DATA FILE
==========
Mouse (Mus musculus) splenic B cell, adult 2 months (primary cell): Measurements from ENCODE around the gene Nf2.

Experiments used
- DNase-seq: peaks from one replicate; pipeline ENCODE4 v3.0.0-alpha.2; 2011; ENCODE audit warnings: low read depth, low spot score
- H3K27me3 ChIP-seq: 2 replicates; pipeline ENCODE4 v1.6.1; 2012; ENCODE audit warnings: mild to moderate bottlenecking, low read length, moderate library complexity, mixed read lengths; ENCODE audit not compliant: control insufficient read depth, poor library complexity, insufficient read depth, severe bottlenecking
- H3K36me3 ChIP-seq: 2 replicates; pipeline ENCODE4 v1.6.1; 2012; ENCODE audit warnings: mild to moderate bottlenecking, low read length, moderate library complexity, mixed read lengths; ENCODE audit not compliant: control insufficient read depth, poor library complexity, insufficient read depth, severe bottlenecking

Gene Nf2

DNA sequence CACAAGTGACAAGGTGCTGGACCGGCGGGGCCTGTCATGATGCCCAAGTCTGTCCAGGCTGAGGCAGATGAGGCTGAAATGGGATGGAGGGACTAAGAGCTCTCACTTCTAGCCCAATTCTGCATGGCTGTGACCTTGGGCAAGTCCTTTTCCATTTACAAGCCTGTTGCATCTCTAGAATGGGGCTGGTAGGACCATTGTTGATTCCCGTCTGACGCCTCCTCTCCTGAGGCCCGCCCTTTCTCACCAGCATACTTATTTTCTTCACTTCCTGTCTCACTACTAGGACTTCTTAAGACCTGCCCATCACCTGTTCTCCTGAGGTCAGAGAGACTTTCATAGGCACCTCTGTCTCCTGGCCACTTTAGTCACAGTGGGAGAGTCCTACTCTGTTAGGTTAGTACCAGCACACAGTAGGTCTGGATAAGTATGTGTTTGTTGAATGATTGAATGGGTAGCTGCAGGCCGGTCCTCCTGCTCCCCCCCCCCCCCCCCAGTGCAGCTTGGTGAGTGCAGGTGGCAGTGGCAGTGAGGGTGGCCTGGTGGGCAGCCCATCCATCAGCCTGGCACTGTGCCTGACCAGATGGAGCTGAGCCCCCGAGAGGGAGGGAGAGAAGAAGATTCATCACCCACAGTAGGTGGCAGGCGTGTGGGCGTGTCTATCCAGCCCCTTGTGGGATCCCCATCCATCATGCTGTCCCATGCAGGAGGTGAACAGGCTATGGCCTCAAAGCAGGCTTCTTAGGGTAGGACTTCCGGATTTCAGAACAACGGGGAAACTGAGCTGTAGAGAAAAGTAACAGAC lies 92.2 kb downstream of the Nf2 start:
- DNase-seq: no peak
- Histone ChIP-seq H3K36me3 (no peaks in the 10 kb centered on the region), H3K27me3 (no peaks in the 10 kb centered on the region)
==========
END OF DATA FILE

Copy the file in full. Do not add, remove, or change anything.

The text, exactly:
Mouse (Mus musculus) splenic B cell, adult 2 months (primary cell): Measurements from ENCODE around the gene Nf2.

Experiments used
- DNase-seq: peaks from one replicate; pipeline ENCODE4 v3.0.0-alpha.2; 2011; ENCODE audit warnings: low read depth, low spot score
- H3K27me3 ChIP-seq: 2 replicates; pipeline ENCODE4 v1.6.1; 2012; ENCODE audit warnings: mild to moderate bottlenecking, low read length, moderate library complexity, mixed read lengths; ENCODE audit not compliant: control insufficient read depth, poor library complexity, insufficient read depth, severe bottlenecking
- H3K36me3 ChIP-seq: 2 replicates; pipeline ENCODE4 v1.6.1; 2012; ENCODE audit warnings: mild to moderate bottlenecking, low read length, moderate library complexity, mixed read lengths; ENCODE audit not compliant: control insufficient read depth, poor library complexity, insufficient read depth, severe bottlenecking

Gene Nf2

DNA sequence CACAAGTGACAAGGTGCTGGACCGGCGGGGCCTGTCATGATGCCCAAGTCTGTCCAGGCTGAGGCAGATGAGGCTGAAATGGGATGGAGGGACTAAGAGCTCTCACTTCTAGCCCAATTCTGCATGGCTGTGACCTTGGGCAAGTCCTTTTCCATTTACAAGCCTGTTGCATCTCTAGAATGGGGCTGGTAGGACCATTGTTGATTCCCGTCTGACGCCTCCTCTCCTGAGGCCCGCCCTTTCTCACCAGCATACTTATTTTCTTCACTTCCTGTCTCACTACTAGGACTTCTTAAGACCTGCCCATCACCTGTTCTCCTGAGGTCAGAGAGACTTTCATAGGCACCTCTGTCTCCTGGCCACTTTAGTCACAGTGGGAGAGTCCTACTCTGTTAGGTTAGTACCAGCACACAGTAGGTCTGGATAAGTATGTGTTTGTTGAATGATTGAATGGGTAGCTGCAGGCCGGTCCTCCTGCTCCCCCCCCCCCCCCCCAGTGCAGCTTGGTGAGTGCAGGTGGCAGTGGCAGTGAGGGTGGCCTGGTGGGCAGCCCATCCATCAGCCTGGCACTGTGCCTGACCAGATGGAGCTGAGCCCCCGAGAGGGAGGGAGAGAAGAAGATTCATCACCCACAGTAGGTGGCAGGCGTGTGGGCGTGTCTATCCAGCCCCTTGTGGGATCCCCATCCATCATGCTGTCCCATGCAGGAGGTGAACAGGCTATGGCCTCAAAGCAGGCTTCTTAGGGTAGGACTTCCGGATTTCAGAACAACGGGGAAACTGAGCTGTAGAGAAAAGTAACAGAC lies 92.2 kb downstream of the Nf2 start:
- DNase-seq: no peak
- Histone ChIP-seq H3K36me3 (no peaks in the 10 kb centered on the region), H3K27me3 (no peaks in the 10 kb centered on the region)